I was born in Osaka, Japan in 1946. Yes, an old man of 72 –my goodness!
My background is full of contradictions and confusion.
I grow up on the fringe of Osaka city, which was expanding in the 1950s and ‘60 s. When I was a child I could see rice fields from our school’s classroom, and after I became an adult, on my journey back home, our little town had changed into suburbia, almost like a city. This rural /urban dichotomy was the first contradiction.
Later I started to commute to the Kyoto City University of the Arts from my suburban home. Osaka is a modern city and a heavily industrial one. We did have some important buildings such as Osaka castle, Shi Tennouji Temple, although most of the great Osaka city’s old buildings were burnt down as a result of American bombing during WWII.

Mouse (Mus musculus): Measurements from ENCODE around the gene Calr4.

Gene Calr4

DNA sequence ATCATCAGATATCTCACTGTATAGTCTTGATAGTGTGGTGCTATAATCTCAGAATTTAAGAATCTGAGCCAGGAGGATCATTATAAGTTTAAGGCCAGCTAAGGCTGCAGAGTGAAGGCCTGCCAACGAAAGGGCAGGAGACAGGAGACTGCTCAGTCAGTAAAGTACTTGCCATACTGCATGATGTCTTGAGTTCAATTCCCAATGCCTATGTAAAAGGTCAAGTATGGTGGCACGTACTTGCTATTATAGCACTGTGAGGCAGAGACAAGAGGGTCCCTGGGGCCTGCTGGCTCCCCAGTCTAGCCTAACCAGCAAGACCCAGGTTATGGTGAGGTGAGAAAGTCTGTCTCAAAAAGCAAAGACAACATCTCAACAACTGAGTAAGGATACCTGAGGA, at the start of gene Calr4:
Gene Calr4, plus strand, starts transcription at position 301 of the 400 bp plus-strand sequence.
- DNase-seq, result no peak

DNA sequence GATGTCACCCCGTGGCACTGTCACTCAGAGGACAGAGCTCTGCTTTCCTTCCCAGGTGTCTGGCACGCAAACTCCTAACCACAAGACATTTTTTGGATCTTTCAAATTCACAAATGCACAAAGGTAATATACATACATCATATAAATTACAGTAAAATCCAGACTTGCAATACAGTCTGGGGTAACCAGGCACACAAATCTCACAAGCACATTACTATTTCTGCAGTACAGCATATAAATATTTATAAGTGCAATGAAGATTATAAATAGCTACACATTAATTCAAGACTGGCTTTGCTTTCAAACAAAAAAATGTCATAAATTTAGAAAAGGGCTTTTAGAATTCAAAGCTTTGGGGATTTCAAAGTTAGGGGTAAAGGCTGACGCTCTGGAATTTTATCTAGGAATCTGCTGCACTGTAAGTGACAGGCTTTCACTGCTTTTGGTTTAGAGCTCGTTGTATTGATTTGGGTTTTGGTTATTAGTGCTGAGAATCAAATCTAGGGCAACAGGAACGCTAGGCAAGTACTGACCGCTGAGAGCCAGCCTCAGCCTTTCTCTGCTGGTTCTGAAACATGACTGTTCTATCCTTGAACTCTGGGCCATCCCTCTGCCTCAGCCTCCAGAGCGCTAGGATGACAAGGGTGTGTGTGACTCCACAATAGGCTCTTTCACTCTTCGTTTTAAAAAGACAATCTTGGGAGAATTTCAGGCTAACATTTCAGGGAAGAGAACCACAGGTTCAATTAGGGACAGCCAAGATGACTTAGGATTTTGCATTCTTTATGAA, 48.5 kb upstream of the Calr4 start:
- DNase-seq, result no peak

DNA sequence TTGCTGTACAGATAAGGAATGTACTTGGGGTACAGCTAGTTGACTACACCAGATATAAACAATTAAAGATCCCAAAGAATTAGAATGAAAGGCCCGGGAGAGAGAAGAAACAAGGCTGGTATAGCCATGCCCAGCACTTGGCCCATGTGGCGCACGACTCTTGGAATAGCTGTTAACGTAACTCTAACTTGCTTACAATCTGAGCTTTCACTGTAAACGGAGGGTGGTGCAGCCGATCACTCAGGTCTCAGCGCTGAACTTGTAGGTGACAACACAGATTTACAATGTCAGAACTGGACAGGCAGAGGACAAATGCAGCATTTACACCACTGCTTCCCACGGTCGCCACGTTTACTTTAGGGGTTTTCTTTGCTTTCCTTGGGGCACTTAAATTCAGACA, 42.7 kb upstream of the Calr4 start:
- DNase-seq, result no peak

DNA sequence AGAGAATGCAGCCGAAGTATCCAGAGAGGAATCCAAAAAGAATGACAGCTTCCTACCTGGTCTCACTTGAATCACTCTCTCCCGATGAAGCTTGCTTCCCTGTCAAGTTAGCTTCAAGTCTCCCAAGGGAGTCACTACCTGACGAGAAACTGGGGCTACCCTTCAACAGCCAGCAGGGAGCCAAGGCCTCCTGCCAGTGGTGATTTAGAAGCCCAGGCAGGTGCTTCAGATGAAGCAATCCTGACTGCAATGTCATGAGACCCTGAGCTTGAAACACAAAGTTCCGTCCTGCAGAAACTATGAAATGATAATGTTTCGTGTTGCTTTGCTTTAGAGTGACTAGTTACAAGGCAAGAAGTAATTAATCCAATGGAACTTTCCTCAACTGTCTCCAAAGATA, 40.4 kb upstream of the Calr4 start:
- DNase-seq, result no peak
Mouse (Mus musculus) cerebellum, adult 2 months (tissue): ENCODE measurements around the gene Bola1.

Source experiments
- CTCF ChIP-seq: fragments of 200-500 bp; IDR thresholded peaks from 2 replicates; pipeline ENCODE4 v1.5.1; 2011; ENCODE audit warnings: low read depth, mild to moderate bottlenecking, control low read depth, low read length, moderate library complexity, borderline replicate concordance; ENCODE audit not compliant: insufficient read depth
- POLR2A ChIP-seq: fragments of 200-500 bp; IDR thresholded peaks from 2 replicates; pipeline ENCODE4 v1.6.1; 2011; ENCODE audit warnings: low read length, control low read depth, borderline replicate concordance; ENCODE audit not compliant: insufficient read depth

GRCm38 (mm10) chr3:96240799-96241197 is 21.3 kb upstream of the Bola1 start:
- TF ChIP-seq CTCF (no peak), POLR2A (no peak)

On the contrary, Kyoto city itself had the appearance of old Japanese history. Kyoto was the Japanese capital for more than a thousand years it is full of temples and ancient buildings, a rich tapestry of art and history.
It was quite an experience for me as a young man to commute to the old city of Kyoto from the modern city of Osaka, almost every day for six years. I began to understand and appreciate how tradition is important to me.
I think we should preserve good traditional things, however we must also produce new creative things for now and the future. Another confusion or contradiction?